2300 Garden St
Designation Status: Designated City Landmark
Assessor Parcel Number: 025-140-024
Historic Name: St Anthony's Seminary and Grounds
The St. Anthony Seminary coimplex is a cohesive group of six buildings integrated by a series of arcades, which form a cloister, a courtyard, and a patio. The site is framed by low sandstone walls with sandstone pillars delineating the entrance to the property. The Main building sits behind a dominant open grassy lawn and a sandstone retaining wall with a series of palm trees defining the skyline.
Architect: Brother Adrian Wewer, Ross Montgomery
Architectural Style: Spanish Colonial Revival
Property Type: School
Original Use: all boys seminary
Designated City of Santa Barbara Landmark (11/13/2012).
In 1896, the monastery at Mission Santa Barbara established the "Seraphic College of Sat Anthony" in order to prepare men for the priesthood. The College was originally housed in the Mission, but a new building was required as enrollment increased. Brother Adrian Wewer was the architect hired to design St. Anthony's, and the sandstone Romanesque building was completed in 1901. In 1922, the capacity of the building was exceeded, and architect Ross Montgomery designed two new wings for the building in 1923 in the Spanish eclectic style. After the earthquake of 1925, Montgomery was hired to oversee the building's restoration. The Seminary operated until 1987 after which the buildings were leased to other school programs. It is currently owned by the San Roque School Charitable Trust.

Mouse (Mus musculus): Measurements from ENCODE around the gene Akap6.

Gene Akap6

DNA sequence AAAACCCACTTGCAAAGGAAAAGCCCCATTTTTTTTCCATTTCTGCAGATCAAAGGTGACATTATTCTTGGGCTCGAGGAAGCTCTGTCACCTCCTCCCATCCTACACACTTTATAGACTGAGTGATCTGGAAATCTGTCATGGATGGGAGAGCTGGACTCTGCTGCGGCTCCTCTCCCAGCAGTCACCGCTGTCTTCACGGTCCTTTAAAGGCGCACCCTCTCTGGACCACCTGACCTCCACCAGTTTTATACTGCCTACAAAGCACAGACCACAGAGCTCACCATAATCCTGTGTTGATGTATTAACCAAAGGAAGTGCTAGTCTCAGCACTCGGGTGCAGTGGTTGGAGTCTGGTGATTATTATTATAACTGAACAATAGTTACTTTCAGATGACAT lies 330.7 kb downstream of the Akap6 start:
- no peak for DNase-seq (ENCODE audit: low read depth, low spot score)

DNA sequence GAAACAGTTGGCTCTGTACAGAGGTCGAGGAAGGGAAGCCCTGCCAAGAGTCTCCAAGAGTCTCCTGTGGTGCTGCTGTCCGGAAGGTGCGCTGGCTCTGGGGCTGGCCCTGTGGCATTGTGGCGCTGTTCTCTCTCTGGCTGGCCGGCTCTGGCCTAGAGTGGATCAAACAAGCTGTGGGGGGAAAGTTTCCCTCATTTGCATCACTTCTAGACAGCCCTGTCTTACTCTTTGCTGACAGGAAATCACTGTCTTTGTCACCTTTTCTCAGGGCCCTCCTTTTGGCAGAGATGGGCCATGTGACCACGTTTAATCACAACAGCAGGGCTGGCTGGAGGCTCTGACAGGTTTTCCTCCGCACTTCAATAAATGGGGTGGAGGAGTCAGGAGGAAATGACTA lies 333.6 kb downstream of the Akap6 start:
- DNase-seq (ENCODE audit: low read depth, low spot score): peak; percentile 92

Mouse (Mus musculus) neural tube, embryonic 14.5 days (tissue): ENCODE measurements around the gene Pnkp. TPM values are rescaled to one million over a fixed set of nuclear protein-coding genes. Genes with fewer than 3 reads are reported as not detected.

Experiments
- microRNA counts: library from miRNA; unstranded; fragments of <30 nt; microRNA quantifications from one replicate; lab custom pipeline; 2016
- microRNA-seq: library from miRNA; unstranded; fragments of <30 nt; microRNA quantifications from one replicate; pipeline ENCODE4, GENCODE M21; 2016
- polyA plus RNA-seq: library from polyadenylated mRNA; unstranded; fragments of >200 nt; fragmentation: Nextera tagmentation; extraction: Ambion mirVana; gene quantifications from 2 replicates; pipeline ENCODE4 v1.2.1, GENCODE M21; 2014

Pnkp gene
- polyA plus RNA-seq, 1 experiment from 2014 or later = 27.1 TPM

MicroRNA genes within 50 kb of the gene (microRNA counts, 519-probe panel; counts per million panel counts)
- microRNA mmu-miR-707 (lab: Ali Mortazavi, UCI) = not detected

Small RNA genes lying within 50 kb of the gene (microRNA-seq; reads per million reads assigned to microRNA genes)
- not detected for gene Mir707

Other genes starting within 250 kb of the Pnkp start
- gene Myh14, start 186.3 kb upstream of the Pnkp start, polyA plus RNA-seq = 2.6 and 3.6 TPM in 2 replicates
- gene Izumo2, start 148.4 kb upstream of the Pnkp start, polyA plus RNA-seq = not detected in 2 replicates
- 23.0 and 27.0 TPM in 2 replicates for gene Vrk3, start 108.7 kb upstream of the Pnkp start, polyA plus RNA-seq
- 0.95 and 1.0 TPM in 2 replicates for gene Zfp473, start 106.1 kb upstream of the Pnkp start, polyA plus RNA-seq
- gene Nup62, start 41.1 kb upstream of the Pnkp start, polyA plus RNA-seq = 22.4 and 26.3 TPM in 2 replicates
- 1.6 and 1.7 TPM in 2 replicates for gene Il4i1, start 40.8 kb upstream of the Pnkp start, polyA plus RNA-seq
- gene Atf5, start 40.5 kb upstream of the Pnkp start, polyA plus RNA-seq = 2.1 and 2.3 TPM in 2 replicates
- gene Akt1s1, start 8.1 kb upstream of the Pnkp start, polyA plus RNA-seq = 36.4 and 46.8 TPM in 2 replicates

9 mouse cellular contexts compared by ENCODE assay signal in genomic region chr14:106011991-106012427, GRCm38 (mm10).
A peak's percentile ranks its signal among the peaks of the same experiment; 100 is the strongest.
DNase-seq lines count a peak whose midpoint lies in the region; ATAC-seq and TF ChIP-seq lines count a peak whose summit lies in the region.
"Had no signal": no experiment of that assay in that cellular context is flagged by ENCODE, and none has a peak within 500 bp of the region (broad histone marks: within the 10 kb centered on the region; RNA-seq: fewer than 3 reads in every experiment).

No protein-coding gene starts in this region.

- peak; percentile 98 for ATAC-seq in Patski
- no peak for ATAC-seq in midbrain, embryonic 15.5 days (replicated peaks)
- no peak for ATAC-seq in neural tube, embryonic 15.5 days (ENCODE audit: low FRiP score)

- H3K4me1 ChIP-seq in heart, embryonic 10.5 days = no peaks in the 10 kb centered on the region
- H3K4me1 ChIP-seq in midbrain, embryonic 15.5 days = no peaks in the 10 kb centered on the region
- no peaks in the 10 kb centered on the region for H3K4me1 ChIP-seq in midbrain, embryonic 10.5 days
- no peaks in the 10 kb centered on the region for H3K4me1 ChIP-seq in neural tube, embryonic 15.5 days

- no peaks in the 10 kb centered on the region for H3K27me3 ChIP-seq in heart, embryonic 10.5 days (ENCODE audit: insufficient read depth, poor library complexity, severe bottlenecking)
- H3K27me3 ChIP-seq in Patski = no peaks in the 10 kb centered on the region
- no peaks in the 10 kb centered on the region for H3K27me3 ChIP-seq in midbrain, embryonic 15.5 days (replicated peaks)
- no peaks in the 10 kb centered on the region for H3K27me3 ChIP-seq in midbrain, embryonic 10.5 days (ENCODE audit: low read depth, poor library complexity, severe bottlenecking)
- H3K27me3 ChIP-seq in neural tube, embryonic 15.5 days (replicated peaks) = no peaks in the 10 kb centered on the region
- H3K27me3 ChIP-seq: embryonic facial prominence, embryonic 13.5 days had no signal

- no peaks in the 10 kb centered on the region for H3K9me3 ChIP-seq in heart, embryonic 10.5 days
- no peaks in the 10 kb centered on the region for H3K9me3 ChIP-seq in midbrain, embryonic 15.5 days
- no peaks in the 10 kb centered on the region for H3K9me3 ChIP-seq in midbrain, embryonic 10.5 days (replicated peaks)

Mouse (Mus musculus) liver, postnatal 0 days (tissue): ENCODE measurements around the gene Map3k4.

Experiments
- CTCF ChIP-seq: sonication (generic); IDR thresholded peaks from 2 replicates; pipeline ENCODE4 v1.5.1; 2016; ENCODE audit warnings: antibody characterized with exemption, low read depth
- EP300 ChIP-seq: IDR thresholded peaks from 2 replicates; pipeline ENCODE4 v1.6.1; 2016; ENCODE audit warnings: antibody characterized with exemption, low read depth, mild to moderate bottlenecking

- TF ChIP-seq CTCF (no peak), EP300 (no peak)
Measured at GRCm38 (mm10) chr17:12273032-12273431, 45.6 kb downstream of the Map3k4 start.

Significant as a City Landmark as per City Council findings (Resolution No. 12-077) by the following criteria:
A. Its character, interest or value as a significant part of the heritage of the City, the State or the Nation. The complex is noted for its association with the Franciscan presence in Santa Barbara, which began with the establishment of the Colegio Franciscano in 1868 at the Mission. The present complex was the home of the St Anthony's Seminary from 1899 to 1987 and continues in the same educational use today as a home for the San Roque Schools.
C. Its identification with a person or persons (San Franciscan Order) who significantly contributed to the culture and development of the City, the State, or the Nation;
D. Its exemplification of a particular architectural styles (Romanesque, Spanish Renaissance and Spanish Colonial Revival) or way of life important to the City, the State, or the Nation;
E. Its exemplification of the best remaining architectural type in a neighborhood;
F. Its identification as the creation, design, or work of a person or persons (Borther Adrian Wewer, Christian Mueller, and Ross G Montgomery) whose effort significantly influenced the heritage of the City, the State, or the Nation;
H. Its relationship to any other landmark if its preservation is essential to the integrity of that landmark (the Mission and Hoffmann House);
I. Its unique location or singular characteristic representing an established and familiar visual feature of a neighborhood.
J. The property has the potential to yield significant information of archaeological interest because of its site, which indicates high archaeological data potential from the early mission days.